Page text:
It’s One Thing To Doubt The Safety Of A Vaccine From Indooroopilly, But Tell That To Someone From India
The old political refrain of “It’s the economy, stupid” has an echo in the vaccine debate with “It’s the environment which counts.”
We're not speaking about polar bears. The environment, in this case, is where you live and the degree of threat perceived or otherwise from the pandemic. It’s this factor that may have a significant effect on vaccine hesitancy.
I realised that this week after reading your varied and vivid comments on the vaccination debate last week, which raised many issues.
When I sought the opinion of a drug company executive on the doubts about vaccine safety, he simply said:
“Don’t worry, it’s all about the environment.”
His point: if you live in Melbourne, where the rate is currently low, it’s no surprise some people say they won’t be vaccinated.
But if the same people were, let us say, in Mumbai, India, he believes many would be breaking down doors to get the vaccine.
You may agree or not. In Australia, we remain lucky enough to have the threat seemingly under control, notwithstanding regular ‘scares’.
But before you read a selection of your comments to last week’s blog, consider this: would you change your views if you lived somewhere where the pandemic was rampant?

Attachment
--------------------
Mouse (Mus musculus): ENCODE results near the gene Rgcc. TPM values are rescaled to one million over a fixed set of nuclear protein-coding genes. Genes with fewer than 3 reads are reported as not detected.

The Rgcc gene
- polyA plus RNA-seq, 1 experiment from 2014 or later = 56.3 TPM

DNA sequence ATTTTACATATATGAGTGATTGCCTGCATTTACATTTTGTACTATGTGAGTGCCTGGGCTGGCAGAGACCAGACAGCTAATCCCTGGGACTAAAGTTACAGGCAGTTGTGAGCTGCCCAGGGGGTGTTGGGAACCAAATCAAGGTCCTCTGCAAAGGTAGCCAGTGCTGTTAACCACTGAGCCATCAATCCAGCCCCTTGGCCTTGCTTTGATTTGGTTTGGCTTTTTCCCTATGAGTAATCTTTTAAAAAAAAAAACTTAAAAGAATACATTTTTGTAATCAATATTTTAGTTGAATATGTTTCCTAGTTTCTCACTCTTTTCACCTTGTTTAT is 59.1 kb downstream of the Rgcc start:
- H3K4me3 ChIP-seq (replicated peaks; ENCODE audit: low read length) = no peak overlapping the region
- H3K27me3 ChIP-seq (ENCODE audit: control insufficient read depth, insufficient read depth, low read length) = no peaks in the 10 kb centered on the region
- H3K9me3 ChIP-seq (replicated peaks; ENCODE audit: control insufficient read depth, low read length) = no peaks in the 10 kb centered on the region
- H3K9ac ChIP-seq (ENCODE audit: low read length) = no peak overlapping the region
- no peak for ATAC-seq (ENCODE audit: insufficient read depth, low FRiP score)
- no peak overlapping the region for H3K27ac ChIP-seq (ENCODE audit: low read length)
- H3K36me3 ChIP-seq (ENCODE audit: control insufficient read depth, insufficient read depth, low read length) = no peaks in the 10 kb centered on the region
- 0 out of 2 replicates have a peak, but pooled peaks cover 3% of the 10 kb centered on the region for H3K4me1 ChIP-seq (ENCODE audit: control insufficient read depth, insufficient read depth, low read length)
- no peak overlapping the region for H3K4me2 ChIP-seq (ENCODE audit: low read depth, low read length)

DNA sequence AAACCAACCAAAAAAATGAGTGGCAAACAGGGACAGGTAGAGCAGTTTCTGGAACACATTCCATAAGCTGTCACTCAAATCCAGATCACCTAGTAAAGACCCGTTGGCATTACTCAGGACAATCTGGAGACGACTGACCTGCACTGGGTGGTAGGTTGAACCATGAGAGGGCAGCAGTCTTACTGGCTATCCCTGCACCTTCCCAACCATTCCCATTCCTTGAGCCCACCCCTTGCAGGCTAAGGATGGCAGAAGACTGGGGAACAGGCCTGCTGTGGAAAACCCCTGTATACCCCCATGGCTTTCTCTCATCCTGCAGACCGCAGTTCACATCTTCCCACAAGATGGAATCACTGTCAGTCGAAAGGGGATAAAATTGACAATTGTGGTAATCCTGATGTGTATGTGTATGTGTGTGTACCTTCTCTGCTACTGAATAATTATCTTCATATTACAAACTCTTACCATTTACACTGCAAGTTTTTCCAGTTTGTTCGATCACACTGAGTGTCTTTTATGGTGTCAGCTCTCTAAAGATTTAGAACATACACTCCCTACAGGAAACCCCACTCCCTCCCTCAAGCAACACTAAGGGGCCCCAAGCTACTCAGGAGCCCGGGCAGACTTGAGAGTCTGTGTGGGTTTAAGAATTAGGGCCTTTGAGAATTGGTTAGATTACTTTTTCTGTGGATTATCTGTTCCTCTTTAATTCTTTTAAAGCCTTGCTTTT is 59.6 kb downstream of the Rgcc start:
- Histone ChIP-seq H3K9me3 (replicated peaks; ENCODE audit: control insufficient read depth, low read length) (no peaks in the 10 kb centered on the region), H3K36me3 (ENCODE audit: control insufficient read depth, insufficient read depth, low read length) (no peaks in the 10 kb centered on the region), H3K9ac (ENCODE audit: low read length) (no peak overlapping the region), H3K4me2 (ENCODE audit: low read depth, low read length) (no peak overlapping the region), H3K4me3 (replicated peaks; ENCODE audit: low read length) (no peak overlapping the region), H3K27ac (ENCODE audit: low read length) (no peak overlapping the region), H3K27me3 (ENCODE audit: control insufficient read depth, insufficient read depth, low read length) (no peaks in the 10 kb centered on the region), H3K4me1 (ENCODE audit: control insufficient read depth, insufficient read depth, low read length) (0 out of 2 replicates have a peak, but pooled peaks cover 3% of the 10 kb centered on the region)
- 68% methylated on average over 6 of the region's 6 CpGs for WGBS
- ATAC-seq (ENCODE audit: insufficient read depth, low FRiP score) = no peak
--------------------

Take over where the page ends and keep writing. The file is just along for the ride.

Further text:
Anonymous from NSW commented:
"No thanks. Will not be going near any vaccine."
Margaret from NSW said:
"You may have a minor reaction, no worry I am told this just shows your body has a very active immune system. Northing to be worried about. Think about the diseases and deaths that have been stopped by vaccination."
Anonymous from NSW commented:
"You can have mine, I’ll never have it no matter how much dribble is put out about it. Good luck with your shots, you’re going to need it."
Michael from NSW commented:
"I'm a 62-year-old male with an underlying medical condition, & received my first AstraZeneca shot on April 1. As a former Pharmacovigilance (drug efficacy, safety & benefit-risk management) Researcher, I had no hesitation, given the high benefit of getting the jab compared to the low risk of getting a blood clot (now calculated at one in 200,000). There is NO current pharmaceutical product (or Asian herbal product) that is guaranteed 100% free of adverse reactions in 100% of patients, due to varying medical & physiological differences in individuals, but we are all happy to take our every-day meds. Of course everyone should weigh up their own COVID vaccine benefit-risk ratio with their GP, as you would with any other medication, but unfortunately, the media is blowing out of proportion the risk of blood clots with the AstraZeneca vaccine. For 48 hours after my shot, I experienced mild headache, muscle pain at the injection site & general lethargy. This is nothing compared to the symptoms of catching COVID."
Read the rest of the comments on our website and add some of your own.
For the record I am resolute on this issue. Vaccines are a public and personal good. I’ll be getting mine ASAP and would encourage others to do so.
Any information is general advice, it does not take into account your individual circumstances, objectives, financial situation or needs.